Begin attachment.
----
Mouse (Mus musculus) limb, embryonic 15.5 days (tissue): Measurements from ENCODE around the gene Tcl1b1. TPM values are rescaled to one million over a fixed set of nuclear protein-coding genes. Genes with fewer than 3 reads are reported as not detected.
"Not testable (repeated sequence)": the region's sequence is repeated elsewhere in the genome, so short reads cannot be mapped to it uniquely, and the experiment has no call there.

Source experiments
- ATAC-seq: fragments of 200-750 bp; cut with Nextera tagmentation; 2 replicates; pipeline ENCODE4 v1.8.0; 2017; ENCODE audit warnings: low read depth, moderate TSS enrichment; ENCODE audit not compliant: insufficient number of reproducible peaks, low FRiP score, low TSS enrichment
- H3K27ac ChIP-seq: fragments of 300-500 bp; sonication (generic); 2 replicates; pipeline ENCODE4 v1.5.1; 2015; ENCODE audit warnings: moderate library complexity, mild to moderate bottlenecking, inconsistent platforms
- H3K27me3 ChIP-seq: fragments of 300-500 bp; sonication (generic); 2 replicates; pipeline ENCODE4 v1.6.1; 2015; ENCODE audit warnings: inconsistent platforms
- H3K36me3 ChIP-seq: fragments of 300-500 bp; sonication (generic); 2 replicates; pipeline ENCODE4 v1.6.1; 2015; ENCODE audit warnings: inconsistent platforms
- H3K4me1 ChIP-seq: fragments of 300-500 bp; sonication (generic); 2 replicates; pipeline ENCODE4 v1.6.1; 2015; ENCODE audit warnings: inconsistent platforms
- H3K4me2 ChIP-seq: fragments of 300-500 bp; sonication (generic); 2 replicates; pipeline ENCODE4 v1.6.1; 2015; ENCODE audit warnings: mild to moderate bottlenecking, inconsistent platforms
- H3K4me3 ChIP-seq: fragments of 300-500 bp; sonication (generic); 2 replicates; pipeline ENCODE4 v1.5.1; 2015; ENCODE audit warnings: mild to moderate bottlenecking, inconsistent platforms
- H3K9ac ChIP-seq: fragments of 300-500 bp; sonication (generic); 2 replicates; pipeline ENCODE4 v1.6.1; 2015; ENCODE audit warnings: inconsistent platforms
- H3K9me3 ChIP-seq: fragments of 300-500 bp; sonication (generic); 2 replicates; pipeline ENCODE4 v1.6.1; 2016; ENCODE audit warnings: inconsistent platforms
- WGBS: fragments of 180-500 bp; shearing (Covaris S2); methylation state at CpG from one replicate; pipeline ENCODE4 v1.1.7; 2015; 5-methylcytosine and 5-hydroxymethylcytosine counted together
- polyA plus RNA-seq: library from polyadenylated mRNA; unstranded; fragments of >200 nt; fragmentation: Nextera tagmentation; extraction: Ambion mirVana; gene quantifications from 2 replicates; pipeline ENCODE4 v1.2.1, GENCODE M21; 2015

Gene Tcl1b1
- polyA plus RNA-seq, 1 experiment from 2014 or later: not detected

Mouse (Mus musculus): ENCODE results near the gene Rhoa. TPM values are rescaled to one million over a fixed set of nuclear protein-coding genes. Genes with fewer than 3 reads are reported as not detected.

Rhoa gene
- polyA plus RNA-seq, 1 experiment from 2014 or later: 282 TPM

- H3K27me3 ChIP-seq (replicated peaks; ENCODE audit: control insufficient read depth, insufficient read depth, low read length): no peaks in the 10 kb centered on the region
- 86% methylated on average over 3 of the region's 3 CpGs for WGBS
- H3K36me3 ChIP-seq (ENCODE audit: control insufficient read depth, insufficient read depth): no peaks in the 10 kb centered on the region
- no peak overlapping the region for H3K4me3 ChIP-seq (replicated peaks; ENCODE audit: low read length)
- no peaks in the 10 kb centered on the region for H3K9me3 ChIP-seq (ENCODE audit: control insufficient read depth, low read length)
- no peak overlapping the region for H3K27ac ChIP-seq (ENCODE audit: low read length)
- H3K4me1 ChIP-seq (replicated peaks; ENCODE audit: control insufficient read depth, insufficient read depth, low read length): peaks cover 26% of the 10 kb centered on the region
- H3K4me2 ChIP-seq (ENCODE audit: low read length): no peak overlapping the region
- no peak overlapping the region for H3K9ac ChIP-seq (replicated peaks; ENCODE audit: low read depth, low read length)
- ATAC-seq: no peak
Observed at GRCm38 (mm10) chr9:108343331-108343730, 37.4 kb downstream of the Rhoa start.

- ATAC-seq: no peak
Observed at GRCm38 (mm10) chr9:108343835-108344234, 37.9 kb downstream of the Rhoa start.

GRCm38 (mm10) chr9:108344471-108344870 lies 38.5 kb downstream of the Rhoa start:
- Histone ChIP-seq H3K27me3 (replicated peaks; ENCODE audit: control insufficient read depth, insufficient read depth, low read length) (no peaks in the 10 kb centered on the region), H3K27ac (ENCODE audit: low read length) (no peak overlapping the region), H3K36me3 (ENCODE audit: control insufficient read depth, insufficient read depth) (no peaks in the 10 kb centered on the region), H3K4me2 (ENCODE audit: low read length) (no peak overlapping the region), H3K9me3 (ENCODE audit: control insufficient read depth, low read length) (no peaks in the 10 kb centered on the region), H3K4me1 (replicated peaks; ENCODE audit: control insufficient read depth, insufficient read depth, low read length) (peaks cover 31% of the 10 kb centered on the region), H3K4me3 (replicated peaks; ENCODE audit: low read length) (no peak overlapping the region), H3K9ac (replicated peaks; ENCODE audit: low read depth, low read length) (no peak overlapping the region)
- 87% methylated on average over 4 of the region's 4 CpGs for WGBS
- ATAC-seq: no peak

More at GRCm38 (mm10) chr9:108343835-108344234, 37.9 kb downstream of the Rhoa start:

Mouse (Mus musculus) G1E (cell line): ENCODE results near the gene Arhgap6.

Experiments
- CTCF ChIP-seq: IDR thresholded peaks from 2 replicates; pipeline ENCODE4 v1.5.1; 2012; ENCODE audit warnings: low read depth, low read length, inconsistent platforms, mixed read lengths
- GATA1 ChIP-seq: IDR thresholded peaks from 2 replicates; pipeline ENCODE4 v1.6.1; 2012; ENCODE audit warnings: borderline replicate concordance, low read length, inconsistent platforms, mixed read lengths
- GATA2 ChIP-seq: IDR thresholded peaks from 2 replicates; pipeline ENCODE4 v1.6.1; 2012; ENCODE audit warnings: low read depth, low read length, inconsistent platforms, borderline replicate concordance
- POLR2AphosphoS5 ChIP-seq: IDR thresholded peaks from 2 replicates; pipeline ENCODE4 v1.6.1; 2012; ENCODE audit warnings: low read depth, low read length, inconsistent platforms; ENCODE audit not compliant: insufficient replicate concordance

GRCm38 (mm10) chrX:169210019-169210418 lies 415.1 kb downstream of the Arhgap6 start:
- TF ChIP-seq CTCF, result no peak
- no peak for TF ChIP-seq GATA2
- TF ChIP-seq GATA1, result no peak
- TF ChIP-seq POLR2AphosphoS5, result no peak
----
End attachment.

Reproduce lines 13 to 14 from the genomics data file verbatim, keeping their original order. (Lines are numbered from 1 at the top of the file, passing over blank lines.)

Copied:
- WGBS: fragments of 180-500 bp; shearing (Covaris S2); methylation state at CpG from one replicate; pipeline ENCODE4 v1.1.7; 2015; 5-methylcytosine and 5-hydroxymethylcytosine counted together
- polyA plus RNA-seq: library from polyadenylated mRNA; unstranded; fragments of >200 nt; fragmentation: Nextera tagmentation; extraction: Ambion mirVana; gene quantifications from 2 replicates; pipeline ENCODE4 v1.2.1, GENCODE M21; 2015